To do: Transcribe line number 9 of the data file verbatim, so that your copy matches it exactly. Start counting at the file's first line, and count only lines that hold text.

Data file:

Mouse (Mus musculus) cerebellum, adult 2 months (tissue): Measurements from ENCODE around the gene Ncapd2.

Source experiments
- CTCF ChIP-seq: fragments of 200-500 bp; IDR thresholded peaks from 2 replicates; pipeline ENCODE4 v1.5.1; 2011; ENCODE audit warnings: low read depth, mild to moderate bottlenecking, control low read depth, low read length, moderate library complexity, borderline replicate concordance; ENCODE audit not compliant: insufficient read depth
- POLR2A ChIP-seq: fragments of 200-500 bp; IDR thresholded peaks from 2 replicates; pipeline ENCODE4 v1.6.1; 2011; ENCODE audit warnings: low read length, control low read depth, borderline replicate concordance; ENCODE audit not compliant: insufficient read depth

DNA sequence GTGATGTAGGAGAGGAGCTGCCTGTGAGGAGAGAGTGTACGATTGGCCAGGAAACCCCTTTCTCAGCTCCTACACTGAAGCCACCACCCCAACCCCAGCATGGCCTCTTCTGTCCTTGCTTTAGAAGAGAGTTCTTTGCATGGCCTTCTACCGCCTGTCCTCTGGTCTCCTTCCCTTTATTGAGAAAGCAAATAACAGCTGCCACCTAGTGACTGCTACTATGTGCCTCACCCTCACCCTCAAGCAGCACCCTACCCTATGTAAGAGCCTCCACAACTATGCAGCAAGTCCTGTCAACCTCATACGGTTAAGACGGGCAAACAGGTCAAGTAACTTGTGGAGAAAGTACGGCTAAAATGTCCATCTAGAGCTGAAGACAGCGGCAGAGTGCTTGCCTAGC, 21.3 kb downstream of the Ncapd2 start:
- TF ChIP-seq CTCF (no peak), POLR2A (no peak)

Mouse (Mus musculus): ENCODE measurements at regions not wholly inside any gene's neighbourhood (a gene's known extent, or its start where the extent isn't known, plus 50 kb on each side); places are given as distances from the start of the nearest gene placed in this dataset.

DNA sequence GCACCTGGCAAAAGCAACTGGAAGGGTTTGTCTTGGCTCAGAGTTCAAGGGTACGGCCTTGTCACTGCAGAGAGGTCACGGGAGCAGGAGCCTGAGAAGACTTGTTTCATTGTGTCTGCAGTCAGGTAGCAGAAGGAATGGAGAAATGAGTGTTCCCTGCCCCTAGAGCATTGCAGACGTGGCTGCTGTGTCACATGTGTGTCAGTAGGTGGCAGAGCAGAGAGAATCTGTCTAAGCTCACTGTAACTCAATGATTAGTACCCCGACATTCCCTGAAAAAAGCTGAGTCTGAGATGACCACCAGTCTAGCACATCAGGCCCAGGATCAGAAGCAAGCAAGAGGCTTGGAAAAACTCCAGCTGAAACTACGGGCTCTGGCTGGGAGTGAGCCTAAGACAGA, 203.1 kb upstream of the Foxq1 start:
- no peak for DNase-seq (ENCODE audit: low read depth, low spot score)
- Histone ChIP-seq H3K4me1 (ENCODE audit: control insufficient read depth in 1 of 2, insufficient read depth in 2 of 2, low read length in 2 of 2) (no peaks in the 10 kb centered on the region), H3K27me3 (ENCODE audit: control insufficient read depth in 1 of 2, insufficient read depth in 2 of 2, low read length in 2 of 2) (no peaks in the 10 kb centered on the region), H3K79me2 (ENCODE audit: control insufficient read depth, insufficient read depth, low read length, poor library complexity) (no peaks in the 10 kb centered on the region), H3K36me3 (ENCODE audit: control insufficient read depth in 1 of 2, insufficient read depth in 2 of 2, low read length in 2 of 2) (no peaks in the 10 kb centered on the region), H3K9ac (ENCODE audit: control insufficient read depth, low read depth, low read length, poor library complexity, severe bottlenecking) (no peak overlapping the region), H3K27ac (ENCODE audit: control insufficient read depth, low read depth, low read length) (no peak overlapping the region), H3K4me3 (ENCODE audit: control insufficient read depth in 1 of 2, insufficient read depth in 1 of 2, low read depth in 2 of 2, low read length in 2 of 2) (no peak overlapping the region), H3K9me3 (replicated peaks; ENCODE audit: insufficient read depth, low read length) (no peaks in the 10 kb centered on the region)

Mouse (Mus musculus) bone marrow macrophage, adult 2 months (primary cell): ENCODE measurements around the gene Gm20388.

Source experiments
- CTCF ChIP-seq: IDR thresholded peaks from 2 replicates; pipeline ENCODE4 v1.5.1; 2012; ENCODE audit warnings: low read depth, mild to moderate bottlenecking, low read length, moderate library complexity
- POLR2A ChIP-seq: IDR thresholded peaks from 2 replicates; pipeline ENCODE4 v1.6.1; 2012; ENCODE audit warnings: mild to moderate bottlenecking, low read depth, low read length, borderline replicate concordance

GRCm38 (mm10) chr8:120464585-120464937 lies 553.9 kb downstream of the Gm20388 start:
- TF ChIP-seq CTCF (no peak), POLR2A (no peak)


- no peak for DNase-seq (ENCODE audit: low read depth, low spot score)